What are Treasury bonds?
U.S. Treasury bonds are fixed-income securities issued with the full faith and credit of the federal government, meaning the U.S. government must find a way to repay the debt. Treasury bonds are considered low-risk investments that are generally risk-free when held to maturity, since being backed fully by the U.S. government makes the odds of default extremely low.
Relative to higher-risk securities, like stocks, Treasury bonds have lower returns. Yet even during periods of low yields, U.S. Treasury bonds remain sought-after because of their perceived stability and liquidity, or ease of conversion into cash. They are also tax-advantaged. Interest income earned from Treasury bonds is subject to federal income taxes, but it is exempt from state and local income taxes.
Treasury yields rallied in 2022, in large part due to the Federal Reserve’s efforts to tamp down inflation with interest rate increases.
Treasury bond rate
The current interest rate for 20- and 30-year Treasury bonds is 4%. TreasuryDirect releases the bond auction schedule that includes information about Treasury interest rates and maturity dates.
Types of Treasury securities
You might have heard of Treasury bills, Treasury notes and Treasury bonds, but what’s the difference? The distinguishing factor among these types of Treasury securities is simply the length of time until maturity, or expiration. Keep in mind that generally speaking, the longer the term, the higher the yield.
Treasury bills are short-term debt securities that mature in less than one year while Treasury notes are intermediate-term government debt securities that mature in two, three, five, seven and 10 years. Interest on Treasury notes is paid semiannually.
Treasury Inflation-Protected Securities (or TIPS) are a type of Treasury bond, adjusted over time to keep up with inflation. (Learn more about TIPS.)
Investors in longer-term Treasurys (notes, bonds and TIPS) receive a fixed rate of interest, called a coupon, every six months until maturity, upon which they receive the face value of the bond. The price paid for the bond can be greater (sold at a premium) or less than (sold at a discount) the face value, depending on market demand.
Are Treasury bonds a good investment?
Generally, yes, but that depends on your investing goals, your risk tolerance and your portfolio’s makeup. With investing, generally, the higher the risk, the higher the potential return. This applies here.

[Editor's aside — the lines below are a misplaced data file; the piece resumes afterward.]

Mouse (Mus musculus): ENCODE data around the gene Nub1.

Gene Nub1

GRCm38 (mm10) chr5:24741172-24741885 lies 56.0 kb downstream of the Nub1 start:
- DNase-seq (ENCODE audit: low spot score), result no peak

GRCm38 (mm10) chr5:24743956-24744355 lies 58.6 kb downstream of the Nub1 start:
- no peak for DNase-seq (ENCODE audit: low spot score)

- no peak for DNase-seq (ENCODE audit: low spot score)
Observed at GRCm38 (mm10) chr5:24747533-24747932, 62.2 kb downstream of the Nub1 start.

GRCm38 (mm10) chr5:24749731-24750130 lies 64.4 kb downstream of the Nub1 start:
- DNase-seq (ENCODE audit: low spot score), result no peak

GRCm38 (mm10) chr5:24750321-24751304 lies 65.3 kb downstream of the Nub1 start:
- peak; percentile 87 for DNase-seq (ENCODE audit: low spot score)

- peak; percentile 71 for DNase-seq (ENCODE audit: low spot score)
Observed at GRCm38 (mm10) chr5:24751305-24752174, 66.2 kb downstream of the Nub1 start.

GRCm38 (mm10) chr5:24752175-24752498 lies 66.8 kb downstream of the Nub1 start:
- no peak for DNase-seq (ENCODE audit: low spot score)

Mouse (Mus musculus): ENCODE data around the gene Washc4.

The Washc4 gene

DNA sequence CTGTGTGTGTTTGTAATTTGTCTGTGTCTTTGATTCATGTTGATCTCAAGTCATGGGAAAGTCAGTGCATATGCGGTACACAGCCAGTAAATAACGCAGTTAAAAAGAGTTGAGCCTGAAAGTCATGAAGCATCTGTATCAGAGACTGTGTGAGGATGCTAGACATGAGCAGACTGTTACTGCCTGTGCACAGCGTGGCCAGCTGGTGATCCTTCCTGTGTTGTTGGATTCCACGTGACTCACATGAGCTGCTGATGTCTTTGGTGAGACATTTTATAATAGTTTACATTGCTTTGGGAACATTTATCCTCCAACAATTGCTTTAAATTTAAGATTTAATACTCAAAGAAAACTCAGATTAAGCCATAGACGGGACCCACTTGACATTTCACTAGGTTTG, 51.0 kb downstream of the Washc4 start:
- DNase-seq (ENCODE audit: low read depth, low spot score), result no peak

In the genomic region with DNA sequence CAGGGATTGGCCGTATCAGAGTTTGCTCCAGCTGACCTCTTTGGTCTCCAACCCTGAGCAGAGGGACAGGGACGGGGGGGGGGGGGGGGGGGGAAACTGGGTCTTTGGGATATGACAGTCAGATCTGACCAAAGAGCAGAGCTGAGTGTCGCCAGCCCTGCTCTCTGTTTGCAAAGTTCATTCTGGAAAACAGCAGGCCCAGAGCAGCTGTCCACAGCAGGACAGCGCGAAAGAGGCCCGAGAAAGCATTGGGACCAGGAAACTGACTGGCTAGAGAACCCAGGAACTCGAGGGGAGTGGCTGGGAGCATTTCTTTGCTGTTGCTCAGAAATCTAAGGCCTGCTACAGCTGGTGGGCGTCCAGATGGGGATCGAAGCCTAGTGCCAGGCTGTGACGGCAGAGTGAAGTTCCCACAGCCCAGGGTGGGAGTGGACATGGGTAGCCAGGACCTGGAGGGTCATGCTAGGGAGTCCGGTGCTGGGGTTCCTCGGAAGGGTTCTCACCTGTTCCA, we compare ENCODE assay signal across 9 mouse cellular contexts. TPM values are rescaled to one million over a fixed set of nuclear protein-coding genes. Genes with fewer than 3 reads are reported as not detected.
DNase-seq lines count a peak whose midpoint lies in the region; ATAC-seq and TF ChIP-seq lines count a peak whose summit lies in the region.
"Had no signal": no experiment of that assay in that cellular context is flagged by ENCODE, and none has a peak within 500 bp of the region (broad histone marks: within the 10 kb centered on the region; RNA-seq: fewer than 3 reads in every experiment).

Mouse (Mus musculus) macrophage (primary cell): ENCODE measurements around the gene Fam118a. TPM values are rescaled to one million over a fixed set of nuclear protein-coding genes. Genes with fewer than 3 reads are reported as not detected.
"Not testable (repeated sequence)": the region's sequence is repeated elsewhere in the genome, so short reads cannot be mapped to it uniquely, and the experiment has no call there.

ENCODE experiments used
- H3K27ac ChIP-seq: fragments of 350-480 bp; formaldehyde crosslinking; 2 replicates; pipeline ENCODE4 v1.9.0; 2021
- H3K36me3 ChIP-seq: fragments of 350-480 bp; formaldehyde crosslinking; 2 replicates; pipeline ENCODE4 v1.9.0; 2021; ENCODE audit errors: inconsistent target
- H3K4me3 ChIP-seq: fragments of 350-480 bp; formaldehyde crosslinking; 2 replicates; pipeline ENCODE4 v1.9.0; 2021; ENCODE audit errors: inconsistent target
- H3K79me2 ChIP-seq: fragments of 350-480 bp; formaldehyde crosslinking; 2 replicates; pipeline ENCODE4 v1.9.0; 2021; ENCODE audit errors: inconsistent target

Asset allocation is an investing concept and portfolio strategy for how to spread investment dollars among various asset classes, or groups of similar investments. Of the three most common — equities, bonds and cash — equities generally provide the greatest long-term growth potential, but are the most volatile. Cash has the least risk and lowest return to buffer volatility or cover unexpected expenses.
Bonds, like Treasurys, can generate income, usually have more modest returns, and can help balance out the volatility of stocks. Bonds are a common asset in a well-diversified portfolio.
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Why Treasury bonds are important
Proceeds from the sale of Treasury bonds go hand in hand with tax revenues to help the federal government finance its operations and repay outstanding U.S. debt.
As a longer-term bond, the 10-year Treasury bond is also used as a gauge for investor sentiment on the economy. It acts as a benchmark for longer-term interest rates, affecting other bonds, mortgages, car loans, personal loans, student loans, savings rates, etc.
Because Treasurys are considered a safer investment, demand is greater when investors are concerned about the state of the economy, which means Treasury bond prices rise, and their respective yields come down.
On the flip side, when the economy heats up and people are not as risk-averse, investors likely prefer higher-earning investments over safety and stability. Treasury bond prices often come down, and their respective yields increase.
How to buy Treasury bonds
Similar to other stocks and bonds, you can purchase Treasurys either individually or as a collection of securities through mutual funds or exchange-traded funds, or ETFs. If you have no particular time frame in mind for repayment, investing in a mutual fund or ETF may be more appealing because of enhanced diversification from owning a collection of bonds.
Unlike individual bonds, bond funds do not have a maturity date, and can therefore be subject to greater volatility. In a bond fund, a fund manager buys and sells bonds with varying terms, so your returns can be subject to market fluctuations when you sell the fund, instead of providing a predictable income.
Buying individual bonds can make sense when you’d like to pinpoint a specific time frame to receive the bond’s repayment. Examples include using bonds as a lower-risk way to earn some interest on money set aside for a certain purpose — think a wedding, tax or tuition payment next year — or as a way to generate a predictable income stream in retirement.
If you’re looking for short-term maturities, a money market fund can provide exposure because they are usually made up of Treasury bills and other shorter-term debt securities.